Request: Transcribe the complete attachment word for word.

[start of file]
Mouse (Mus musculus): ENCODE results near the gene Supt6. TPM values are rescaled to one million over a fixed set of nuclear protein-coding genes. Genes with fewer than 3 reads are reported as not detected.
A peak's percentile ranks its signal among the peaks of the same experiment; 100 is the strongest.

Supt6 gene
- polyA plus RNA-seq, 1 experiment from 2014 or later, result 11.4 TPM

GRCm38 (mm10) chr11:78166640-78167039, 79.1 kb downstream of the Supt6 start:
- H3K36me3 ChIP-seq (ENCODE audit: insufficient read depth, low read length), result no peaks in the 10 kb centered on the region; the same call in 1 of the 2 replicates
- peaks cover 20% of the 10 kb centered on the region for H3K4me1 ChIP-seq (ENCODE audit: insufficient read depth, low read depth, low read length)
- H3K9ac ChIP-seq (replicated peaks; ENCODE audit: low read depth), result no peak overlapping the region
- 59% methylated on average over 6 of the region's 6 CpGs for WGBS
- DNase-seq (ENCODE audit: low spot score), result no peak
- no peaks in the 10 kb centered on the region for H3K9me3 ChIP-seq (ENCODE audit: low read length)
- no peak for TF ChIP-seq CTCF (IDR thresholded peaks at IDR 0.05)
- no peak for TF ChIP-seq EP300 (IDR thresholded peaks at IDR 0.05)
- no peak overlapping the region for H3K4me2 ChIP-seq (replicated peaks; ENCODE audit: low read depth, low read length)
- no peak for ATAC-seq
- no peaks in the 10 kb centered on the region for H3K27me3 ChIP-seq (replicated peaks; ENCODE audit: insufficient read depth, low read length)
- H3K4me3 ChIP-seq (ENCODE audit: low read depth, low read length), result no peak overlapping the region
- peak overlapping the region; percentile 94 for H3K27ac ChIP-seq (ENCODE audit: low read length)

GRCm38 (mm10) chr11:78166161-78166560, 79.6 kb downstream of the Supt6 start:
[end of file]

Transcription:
Mouse (Mus musculus): ENCODE results near the gene Supt6. TPM values are rescaled to one million over a fixed set of nuclear protein-coding genes. Genes with fewer than 3 reads are reported as not detected.
A peak's percentile ranks its signal among the peaks of the same experiment; 100 is the strongest.

Supt6 gene
- polyA plus RNA-seq, 1 experiment from 2014 or later, result 11.4 TPM

GRCm38 (mm10) chr11:78166640-78167039, 79.1 kb downstream of the Supt6 start:
- H3K36me3 ChIP-seq (ENCODE audit: insufficient read depth, low read length), result no peaks in the 10 kb centered on the region; the same call in 1 of the 2 replicates
- peaks cover 20% of the 10 kb centered on the region for H3K4me1 ChIP-seq (ENCODE audit: insufficient read depth, low read depth, low read length)
- H3K9ac ChIP-seq (replicated peaks; ENCODE audit: low read depth), result no peak overlapping the region
- 59% methylated on average over 6 of the region's 6 CpGs for WGBS
- DNase-seq (ENCODE audit: low spot score), result no peak
- no peaks in the 10 kb centered on the region for H3K9me3 ChIP-seq (ENCODE audit: low read length)
- no peak for TF ChIP-seq CTCF (IDR thresholded peaks at IDR 0.05)
- no peak for TF ChIP-seq EP300 (IDR thresholded peaks at IDR 0.05)
- no peak overlapping the region for H3K4me2 ChIP-seq (replicated peaks; ENCODE audit: low read depth, low read length)
- no peak for ATAC-seq
- no peaks in the 10 kb centered on the region for H3K27me3 ChIP-seq (replicated peaks; ENCODE audit: insufficient read depth, low read length)
- H3K4me3 ChIP-seq (ENCODE audit: low read depth, low read length), result no peak overlapping the region
- peak overlapping the region; percentile 94 for H3K27ac ChIP-seq (ENCODE audit: low read length)

GRCm38 (mm10) chr11:78166161-78166560, 79.6 kb downstream of the Supt6 start: